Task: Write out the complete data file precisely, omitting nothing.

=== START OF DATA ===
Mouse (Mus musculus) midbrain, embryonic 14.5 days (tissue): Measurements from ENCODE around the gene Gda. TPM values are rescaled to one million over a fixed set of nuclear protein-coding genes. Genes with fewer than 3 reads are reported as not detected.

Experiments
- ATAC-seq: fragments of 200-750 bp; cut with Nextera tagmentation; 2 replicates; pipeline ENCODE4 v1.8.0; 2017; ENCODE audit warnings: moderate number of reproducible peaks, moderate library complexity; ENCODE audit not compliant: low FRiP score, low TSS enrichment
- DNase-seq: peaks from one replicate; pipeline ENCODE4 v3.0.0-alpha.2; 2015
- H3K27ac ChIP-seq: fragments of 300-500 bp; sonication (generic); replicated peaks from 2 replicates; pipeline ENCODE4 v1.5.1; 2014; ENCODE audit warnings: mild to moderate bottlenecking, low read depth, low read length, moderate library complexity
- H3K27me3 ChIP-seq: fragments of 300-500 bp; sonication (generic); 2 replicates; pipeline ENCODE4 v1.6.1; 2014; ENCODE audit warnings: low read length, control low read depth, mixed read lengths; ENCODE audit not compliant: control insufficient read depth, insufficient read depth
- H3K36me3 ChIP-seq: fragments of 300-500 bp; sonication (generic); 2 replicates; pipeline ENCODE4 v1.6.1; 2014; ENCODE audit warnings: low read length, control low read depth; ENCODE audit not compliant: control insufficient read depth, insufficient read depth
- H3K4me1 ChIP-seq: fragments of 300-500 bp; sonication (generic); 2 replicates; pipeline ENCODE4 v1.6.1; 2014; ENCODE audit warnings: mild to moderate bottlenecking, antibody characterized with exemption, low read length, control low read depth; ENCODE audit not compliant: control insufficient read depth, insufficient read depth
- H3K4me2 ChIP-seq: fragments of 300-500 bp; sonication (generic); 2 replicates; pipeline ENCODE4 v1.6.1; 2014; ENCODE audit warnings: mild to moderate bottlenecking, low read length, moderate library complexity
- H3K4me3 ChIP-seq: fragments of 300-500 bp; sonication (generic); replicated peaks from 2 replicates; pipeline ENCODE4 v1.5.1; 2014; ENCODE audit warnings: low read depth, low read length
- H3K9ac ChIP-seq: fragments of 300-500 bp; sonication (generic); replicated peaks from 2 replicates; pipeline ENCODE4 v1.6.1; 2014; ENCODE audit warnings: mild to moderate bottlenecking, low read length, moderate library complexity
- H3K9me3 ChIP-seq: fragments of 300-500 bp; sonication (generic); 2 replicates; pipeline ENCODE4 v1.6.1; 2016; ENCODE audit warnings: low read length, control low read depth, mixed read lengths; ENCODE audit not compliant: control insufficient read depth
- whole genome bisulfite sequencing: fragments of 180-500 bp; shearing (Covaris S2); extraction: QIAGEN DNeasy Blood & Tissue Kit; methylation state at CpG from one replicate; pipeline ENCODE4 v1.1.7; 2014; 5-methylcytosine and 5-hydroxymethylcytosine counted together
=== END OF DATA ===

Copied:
Mouse (Mus musculus) midbrain, embryonic 14.5 days (tissue): Measurements from ENCODE around the gene Gda. TPM values are rescaled to one million over a fixed set of nuclear protein-coding genes. Genes with fewer than 3 reads are reported as not detected.

Experiments
- ATAC-seq: fragments of 200-750 bp; cut with Nextera tagmentation; 2 replicates; pipeline ENCODE4 v1.8.0; 2017; ENCODE audit warnings: moderate number of reproducible peaks, moderate library complexity; ENCODE audit not compliant: low FRiP score, low TSS enrichment
- DNase-seq: peaks from one replicate; pipeline ENCODE4 v3.0.0-alpha.2; 2015
- H3K27ac ChIP-seq: fragments of 300-500 bp; sonication (generic); replicated peaks from 2 replicates; pipeline ENCODE4 v1.5.1; 2014; ENCODE audit warnings: mild to moderate bottlenecking, low read depth, low read length, moderate library complexity
- H3K27me3 ChIP-seq: fragments of 300-500 bp; sonication (generic); 2 replicates; pipeline ENCODE4 v1.6.1; 2014; ENCODE audit warnings: low read length, control low read depth, mixed read lengths; ENCODE audit not compliant: control insufficient read depth, insufficient read depth
- H3K36me3 ChIP-seq: fragments of 300-500 bp; sonication (generic); 2 replicates; pipeline ENCODE4 v1.6.1; 2014; ENCODE audit warnings: low read length, control low read depth; ENCODE audit not compliant: control insufficient read depth, insufficient read depth
- H3K4me1 ChIP-seq: fragments of 300-500 bp; sonication (generic); 2 replicates; pipeline ENCODE4 v1.6.1; 2014; ENCODE audit warnings: mild to moderate bottlenecking, antibody characterized with exemption, low read length, control low read depth; ENCODE audit not compliant: control insufficient read depth, insufficient read depth
- H3K4me2 ChIP-seq: fragments of 300-500 bp; sonication (generic); 2 replicates; pipeline ENCODE4 v1.6.1; 2014; ENCODE audit warnings: mild to moderate bottlenecking, low read length, moderate library complexity
- H3K4me3 ChIP-seq: fragments of 300-500 bp; sonication (generic); replicated peaks from 2 replicates; pipeline ENCODE4 v1.5.1; 2014; ENCODE audit warnings: low read depth, low read length
- H3K9ac ChIP-seq: fragments of 300-500 bp; sonication (generic); replicated peaks from 2 replicates; pipeline ENCODE4 v1.6.1; 2014; ENCODE audit warnings: mild to moderate bottlenecking, low read length, moderate library complexity
- H3K9me3 ChIP-seq: fragments of 300-500 bp; sonication (generic); 2 replicates; pipeline ENCODE4 v1.6.1; 2016; ENCODE audit warnings: low read length, control low read depth, mixed read lengths; ENCODE audit not compliant: control insufficient read depth
- whole genome bisulfite sequencing: fragments of 180-500 bp; shearing (Covaris S2); extraction: QIAGEN DNeasy Blood & Tissue Kit; methylation state at CpG from one replicate; pipeline ENCODE4 v1.1.7; 2014; 5-methylcytosine and 5-hydroxymethylcytosine counted together